• For the price of a few fee-based SEO tutorials, you could also start attending SEO conferences, where you can engage in group learning and meet other search-minded scholars. Search Marketing Expo is definitely the most popular SEO conference in its class, with conferences happening all year long around the world, but there are also numerous other conferences covering SEO, including Web 2.0 Expo in October and PubCon in November.

Advanced Placement


  • Now it’s time to sink your teeth into some serious advanced placement SEO, specifically, by tackling really technical knowledge and encountering the breakneck pace at which the industry grows and changes. The best place to start your advanced placement training, believe it or not, is actually by turning off your computer and picking up a book. Try SEO Warrior or The Art Of SEO, both of which provide fantastic in-depth SEO techniques and analysis, perfect for SEO professionals, or anyone who wants to master professional-level skills.
  • Since SEO is an industry that changes faster than the Google trending topics list, the most important advanced skill to master is staying ahead of the curve. The best way to do that is to stay plugged in to the places where people share day-to-day insights on the industry. There are plenty of SEOs to follow on Twitter, as well as SEO blogs that publish in-depth articles and analysis on a regular basis.
  • Quora has a fantastic SEO community, as does Stack Exchange. Both sites are Q&A based, so you can find answers to commonly asked questions, or post SEO queries of your own.
  • WarriorForum and SEOMoz also have thriving communities of hardcore SEO geeks who share advanced search secrets every day. In particular, SEOMoz’s Whiteboard Friday series is a wonderful way to get a weekly dose of in-depth analysis on topics like link building on Twitter and Mobile SEO. They also offer an advanced training DVD series to really help you round out your skills.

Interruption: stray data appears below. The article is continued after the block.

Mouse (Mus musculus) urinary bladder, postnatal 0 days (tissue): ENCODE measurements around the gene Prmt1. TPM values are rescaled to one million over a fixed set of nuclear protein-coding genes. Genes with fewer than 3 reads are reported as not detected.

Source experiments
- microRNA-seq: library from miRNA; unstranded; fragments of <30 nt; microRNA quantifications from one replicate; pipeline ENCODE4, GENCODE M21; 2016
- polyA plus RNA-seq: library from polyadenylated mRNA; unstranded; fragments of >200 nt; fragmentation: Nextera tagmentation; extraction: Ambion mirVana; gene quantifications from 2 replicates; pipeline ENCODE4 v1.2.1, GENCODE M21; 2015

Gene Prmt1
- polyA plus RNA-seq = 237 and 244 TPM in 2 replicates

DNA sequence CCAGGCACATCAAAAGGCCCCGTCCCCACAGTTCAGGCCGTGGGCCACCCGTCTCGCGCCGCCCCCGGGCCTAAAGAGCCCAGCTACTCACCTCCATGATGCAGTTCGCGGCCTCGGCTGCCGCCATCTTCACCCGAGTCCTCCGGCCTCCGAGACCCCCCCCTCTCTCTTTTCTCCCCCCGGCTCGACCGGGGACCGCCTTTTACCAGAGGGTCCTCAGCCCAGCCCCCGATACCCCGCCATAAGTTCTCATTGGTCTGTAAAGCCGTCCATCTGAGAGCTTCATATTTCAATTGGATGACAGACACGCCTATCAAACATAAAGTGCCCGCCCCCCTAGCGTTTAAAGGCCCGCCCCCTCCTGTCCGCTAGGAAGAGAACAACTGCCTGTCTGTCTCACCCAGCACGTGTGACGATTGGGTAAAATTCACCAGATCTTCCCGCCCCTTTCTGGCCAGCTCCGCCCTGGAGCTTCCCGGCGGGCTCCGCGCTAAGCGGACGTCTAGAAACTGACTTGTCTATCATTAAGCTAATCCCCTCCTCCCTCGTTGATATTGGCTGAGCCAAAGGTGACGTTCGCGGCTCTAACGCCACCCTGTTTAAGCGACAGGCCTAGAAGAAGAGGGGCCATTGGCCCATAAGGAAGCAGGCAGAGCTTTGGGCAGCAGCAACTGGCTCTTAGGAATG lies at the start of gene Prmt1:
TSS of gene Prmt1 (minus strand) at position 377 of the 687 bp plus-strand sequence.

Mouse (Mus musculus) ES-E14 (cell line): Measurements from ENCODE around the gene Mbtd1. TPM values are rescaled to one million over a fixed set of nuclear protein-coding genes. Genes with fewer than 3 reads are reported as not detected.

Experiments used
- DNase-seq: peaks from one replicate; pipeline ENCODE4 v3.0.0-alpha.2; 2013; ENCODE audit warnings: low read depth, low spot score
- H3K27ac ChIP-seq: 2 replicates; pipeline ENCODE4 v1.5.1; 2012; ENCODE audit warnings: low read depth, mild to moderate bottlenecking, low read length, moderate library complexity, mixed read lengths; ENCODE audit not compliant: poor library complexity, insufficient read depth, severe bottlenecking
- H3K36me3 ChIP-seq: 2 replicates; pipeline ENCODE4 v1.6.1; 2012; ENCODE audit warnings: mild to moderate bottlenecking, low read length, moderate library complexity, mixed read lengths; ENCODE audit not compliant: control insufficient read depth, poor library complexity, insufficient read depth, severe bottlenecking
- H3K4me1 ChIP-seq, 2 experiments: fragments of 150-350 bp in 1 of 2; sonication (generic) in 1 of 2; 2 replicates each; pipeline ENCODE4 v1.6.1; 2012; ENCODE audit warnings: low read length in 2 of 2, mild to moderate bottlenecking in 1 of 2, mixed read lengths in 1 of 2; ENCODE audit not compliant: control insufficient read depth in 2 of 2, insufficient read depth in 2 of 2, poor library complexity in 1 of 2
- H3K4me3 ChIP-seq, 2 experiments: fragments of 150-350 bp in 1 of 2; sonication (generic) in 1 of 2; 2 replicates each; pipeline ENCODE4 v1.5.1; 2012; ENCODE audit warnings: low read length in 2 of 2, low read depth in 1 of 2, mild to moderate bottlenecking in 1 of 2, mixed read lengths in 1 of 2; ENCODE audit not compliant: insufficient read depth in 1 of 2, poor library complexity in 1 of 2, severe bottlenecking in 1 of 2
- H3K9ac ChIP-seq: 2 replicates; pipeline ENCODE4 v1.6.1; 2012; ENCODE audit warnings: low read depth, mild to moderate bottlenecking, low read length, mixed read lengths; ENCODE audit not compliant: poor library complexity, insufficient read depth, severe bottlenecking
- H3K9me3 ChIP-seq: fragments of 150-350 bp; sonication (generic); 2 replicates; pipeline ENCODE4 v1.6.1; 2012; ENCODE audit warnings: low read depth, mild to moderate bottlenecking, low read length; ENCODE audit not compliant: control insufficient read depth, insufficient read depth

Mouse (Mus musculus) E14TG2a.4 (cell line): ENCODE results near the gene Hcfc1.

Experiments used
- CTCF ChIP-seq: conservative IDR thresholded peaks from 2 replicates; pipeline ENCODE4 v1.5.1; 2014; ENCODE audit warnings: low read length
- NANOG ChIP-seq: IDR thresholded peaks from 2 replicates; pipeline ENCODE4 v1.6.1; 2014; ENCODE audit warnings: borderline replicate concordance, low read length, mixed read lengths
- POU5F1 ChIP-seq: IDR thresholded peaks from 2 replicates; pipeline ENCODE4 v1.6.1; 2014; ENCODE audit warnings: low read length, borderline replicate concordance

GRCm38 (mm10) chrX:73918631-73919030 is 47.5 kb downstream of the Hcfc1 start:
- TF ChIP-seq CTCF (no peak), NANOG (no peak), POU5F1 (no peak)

• There’s also no better place to go than the source. And, in SEO, the source is Matt Cutts, Google’s guru of search, who also happens to post a regular blog covering everything from sculpting pagerank to his latest vegan diet. While you’re bookmarking advanced placement blogs, be sure to also include the Google WebMaster Central Blog and YouTube channel.

Graduation


Ultimately, since SEO is such a rapidly changing field, you can never really be done educating yourself on the latest trends, topics and tactics. It’s truly a skill set that requires continuing (and continuous) education. But, with resources like these and a willingness to learn, you’ll be graduating summa cum SERP ranking in no time.

Image courtesy of Flickr, Jeffrey

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This post reflects the opinions of the author and not necessarily those of Mashable as a publication.

Aaron Stibel serves as senior vice president of technology of Dun & Bradstreet Credibility Corp, the leading provider of credit building and credibility solutions for businesses. He holds a BS in computer science from Johns Hopkins University.

There are a few ubiquitous projects that most computer science students remember: Hello world, the Fibonacci recursion sequence and the reverse Polish notation calculator, for example.

No project is more annoying to me than the dreaded MS Access database project. In my day, the project came in the form of a CD catalog. Now it is more likely to be an MP3 catalog or sometimes a college course catalog. Whatever the form, this project is typically a disappointing response to the job interview question, “Do you have any database experience?”

Technology moves quickly. I tell new college graduates to enjoy that feeling of knowing a technology that eludes your supervisor — because it won’t last. When a new crew of graduates comes along in a couple of years, they’ll be showing off languages that make AJAX and Ruby seem like COBOL and Pascal.